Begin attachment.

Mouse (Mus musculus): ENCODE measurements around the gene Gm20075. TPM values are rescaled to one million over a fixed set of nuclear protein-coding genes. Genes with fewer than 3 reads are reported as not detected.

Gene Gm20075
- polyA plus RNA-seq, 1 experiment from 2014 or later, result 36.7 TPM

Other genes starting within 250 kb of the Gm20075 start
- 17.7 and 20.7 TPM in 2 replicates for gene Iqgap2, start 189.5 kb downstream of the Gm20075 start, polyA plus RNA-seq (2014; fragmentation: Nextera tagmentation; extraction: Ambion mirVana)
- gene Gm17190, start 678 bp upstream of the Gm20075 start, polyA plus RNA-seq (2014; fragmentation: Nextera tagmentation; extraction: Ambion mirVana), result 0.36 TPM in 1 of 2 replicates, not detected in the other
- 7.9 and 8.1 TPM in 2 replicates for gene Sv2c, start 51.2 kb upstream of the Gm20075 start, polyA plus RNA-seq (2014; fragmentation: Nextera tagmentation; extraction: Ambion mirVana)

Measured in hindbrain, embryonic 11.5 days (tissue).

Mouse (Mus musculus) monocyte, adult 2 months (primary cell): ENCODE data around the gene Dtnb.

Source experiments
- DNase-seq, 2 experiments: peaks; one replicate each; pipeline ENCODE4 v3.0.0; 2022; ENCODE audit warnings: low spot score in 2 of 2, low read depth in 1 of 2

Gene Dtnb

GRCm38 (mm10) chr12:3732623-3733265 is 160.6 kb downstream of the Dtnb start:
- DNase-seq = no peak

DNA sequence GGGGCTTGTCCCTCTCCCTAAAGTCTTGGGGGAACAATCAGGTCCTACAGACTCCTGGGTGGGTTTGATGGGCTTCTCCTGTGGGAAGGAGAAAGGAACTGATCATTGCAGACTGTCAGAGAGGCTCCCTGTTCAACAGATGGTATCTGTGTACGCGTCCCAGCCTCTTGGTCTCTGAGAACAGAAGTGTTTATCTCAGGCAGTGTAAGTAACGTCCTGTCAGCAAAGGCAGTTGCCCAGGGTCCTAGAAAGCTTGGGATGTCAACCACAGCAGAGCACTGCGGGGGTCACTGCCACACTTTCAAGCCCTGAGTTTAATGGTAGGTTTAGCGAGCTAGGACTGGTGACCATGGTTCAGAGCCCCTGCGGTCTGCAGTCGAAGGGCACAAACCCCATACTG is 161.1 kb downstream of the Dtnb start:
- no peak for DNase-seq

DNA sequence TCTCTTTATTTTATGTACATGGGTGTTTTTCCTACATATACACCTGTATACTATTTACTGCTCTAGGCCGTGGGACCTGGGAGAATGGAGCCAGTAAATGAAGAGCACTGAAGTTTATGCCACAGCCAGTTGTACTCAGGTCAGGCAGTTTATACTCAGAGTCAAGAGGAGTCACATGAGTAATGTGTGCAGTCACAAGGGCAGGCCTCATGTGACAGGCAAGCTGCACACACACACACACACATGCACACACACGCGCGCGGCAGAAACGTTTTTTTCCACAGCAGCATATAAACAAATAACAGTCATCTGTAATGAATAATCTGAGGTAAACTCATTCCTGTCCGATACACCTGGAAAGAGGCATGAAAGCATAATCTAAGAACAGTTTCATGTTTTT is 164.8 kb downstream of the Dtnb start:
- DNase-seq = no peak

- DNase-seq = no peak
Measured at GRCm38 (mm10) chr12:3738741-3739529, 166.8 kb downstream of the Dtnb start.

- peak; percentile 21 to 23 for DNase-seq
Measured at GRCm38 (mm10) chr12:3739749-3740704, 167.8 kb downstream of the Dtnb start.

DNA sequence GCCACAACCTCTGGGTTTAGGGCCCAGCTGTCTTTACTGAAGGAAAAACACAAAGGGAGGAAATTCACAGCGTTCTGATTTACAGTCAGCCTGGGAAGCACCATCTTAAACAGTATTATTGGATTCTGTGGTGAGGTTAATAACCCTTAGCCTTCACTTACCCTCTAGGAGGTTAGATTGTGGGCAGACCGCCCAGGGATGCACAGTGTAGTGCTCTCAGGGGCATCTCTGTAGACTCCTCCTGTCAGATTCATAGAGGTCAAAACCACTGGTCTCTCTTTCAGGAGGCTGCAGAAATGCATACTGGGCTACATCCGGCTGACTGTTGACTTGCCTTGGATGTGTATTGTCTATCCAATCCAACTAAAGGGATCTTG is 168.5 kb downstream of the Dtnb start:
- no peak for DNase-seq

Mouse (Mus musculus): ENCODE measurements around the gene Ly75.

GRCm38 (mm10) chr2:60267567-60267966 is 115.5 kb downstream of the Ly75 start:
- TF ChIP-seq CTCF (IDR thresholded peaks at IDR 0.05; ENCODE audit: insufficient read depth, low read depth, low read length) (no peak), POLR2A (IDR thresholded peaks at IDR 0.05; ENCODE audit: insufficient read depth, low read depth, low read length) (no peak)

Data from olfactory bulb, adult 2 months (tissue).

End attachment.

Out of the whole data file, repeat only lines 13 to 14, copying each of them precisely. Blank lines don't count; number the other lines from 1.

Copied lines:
GRCm38 (mm10) chr12:3732623-3733265 is 160.6 kb downstream of the Dtnb start:
- DNase-seq = no peak